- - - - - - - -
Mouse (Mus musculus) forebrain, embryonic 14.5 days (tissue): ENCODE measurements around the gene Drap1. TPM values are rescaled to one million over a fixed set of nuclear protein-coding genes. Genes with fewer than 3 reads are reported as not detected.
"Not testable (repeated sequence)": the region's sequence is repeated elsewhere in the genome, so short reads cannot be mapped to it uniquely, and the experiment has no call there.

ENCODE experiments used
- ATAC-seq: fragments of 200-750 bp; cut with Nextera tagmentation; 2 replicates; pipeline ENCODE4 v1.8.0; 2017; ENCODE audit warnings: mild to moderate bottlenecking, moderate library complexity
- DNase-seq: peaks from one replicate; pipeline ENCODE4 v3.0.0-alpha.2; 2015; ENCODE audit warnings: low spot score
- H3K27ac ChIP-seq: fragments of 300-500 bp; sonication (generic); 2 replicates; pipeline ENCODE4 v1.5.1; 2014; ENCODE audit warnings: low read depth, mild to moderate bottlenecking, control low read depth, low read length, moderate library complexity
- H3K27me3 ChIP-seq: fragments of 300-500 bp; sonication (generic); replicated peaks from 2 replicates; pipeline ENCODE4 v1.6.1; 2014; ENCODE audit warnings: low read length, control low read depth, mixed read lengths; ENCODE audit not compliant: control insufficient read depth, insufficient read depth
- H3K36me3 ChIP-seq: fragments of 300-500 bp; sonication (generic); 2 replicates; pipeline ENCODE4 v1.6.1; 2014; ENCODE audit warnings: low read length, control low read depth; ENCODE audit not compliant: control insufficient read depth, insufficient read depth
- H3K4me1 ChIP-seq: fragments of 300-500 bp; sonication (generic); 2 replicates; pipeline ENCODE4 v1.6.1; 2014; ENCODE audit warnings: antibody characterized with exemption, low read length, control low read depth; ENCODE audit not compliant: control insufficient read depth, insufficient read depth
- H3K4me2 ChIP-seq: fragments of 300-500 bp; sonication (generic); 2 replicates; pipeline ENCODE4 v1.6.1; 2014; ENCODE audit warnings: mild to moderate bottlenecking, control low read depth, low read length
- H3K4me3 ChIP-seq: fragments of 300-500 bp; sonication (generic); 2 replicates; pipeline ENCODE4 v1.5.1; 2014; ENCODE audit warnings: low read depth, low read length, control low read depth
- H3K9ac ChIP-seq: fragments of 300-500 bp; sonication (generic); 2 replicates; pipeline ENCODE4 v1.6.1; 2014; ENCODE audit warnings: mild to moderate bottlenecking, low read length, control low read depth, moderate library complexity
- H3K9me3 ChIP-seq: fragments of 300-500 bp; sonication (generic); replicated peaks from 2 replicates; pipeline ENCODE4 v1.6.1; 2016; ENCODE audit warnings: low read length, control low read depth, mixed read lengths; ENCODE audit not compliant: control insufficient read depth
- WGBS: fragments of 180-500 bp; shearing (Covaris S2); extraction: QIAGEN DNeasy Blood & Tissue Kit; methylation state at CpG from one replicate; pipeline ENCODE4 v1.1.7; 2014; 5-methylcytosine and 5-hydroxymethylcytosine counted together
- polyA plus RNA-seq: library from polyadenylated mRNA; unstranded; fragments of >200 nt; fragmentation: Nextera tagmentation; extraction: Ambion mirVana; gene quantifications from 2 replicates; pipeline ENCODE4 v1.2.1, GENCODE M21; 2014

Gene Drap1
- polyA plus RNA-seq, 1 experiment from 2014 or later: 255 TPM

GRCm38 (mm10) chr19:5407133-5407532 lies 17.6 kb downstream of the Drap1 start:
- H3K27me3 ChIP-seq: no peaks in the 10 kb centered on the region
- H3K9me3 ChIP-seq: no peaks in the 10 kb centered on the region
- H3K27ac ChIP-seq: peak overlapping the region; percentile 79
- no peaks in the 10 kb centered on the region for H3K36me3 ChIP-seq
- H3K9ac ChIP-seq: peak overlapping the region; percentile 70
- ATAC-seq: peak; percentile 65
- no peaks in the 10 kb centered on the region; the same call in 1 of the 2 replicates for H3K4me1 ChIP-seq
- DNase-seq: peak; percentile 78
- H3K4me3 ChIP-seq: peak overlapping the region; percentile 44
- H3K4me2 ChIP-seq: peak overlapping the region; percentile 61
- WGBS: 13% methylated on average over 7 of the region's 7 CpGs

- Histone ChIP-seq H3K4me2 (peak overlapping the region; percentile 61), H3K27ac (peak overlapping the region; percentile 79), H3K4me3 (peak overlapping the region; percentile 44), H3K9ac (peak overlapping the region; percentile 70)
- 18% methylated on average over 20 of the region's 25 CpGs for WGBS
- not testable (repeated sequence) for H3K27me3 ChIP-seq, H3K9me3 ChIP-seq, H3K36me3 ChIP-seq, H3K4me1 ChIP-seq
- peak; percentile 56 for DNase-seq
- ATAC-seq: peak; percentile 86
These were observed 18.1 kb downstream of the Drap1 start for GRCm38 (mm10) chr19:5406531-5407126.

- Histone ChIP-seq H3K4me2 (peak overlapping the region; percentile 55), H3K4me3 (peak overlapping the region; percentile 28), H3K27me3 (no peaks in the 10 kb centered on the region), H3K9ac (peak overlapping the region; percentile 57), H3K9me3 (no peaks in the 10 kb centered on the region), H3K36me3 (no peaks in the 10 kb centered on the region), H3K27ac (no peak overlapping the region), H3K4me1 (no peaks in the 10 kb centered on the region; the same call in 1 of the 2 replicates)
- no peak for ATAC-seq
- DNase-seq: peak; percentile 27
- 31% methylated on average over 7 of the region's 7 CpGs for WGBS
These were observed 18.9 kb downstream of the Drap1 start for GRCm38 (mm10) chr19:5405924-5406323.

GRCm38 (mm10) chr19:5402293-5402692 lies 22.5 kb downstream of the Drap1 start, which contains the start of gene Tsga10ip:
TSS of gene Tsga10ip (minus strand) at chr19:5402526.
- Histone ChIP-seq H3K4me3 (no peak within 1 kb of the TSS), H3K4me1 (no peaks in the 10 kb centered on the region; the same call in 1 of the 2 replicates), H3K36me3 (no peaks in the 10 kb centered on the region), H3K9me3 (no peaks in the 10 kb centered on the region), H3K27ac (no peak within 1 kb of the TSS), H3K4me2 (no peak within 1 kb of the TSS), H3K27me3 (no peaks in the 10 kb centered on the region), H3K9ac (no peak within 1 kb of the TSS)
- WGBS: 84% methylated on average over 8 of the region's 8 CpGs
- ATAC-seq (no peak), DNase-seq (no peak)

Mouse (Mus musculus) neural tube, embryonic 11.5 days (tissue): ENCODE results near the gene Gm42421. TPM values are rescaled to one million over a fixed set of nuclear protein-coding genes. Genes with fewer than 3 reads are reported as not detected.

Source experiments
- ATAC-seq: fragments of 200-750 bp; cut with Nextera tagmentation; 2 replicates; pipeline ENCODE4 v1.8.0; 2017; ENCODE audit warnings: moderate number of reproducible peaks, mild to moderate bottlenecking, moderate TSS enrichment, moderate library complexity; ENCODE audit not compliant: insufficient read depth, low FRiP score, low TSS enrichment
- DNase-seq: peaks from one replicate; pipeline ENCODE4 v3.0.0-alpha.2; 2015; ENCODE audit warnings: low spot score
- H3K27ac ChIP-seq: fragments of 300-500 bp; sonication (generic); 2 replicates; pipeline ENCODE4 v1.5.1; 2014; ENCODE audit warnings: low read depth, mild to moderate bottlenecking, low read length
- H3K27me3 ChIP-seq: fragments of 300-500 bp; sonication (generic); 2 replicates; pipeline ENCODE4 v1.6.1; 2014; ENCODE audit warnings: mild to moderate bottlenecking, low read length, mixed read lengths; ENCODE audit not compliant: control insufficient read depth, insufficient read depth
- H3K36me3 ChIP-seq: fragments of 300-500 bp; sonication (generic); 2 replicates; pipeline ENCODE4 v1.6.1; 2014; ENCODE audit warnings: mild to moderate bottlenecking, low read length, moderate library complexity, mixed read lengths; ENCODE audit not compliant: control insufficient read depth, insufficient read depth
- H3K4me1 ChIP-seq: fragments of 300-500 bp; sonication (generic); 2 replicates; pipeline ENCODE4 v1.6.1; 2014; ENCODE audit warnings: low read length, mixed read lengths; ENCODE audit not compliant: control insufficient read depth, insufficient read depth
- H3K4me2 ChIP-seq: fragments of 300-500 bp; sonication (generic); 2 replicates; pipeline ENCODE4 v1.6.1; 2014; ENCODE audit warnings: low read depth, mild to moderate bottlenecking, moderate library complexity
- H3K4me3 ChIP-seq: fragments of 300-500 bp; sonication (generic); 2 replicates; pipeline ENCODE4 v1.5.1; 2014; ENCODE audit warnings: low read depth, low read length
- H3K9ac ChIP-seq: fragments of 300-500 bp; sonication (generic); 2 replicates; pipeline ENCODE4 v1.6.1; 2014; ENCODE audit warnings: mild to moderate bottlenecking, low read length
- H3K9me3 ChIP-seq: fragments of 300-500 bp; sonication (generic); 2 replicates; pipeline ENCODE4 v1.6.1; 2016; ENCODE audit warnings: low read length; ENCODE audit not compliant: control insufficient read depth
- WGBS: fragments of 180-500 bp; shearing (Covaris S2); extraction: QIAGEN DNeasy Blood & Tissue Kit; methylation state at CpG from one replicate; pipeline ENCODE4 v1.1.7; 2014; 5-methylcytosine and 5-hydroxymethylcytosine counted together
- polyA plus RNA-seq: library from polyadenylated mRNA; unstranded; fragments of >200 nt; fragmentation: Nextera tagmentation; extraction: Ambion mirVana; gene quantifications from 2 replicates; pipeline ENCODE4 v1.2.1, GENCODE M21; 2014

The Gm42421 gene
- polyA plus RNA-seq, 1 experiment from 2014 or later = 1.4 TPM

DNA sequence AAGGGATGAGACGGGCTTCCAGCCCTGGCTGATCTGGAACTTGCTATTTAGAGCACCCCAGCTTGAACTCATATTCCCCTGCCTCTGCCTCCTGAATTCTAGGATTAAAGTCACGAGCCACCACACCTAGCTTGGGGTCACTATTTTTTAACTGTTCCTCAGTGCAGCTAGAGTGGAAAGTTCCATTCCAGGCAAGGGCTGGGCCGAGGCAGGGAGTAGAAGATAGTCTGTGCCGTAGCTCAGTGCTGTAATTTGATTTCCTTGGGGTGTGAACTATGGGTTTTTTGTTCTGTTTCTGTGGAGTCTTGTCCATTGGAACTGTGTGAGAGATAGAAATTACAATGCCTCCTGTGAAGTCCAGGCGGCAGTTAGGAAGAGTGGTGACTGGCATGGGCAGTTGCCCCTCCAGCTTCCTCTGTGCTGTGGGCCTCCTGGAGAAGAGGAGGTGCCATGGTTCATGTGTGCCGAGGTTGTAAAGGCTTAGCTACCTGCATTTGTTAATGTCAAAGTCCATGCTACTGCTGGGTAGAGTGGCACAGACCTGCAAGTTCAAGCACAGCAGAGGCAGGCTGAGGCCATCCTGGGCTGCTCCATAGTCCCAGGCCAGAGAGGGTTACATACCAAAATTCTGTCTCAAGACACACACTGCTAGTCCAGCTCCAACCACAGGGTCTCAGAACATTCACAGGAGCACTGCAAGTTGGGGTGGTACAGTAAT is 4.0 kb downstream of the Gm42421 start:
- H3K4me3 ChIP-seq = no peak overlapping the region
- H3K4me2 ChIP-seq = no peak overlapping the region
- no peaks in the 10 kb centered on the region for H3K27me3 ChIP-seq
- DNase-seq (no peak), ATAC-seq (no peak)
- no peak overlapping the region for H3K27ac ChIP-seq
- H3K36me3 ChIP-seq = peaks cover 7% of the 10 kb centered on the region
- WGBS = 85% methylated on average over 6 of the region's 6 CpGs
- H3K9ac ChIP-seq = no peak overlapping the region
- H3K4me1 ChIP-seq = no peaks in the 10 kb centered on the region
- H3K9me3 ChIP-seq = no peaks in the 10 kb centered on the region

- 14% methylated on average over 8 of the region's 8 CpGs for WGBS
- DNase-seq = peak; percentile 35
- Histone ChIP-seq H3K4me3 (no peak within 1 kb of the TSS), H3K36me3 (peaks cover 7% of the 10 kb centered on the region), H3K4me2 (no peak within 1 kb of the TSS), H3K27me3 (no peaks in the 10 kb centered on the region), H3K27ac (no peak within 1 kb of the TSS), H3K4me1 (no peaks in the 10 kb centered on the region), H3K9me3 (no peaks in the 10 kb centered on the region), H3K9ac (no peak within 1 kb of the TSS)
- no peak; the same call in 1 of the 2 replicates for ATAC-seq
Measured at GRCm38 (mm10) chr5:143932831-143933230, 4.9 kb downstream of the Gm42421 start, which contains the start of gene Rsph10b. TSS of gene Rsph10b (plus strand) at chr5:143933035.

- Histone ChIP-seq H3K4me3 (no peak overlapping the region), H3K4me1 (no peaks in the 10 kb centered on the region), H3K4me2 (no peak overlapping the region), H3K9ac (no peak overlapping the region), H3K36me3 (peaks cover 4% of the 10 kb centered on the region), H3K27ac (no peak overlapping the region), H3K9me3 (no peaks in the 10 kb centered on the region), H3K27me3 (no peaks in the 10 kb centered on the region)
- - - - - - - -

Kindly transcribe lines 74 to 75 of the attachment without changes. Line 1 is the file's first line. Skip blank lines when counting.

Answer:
- DNase-seq = peak; percentile 35
- Histone ChIP-seq H3K4me3 (no peak within 1 kb of the TSS), H3K36me3 (peaks cover 7% of the 10 kb centered on the region), H3K4me2 (no peak within 1 kb of the TSS), H3K27me3 (no peaks in the 10 kb centered on the region), H3K27ac (no peak within 1 kb of the TSS), H3K4me1 (no peaks in the 10 kb centered on the region), H3K9me3 (no peaks in the 10 kb centered on the region), H3K9ac (no peak within 1 kb of the TSS)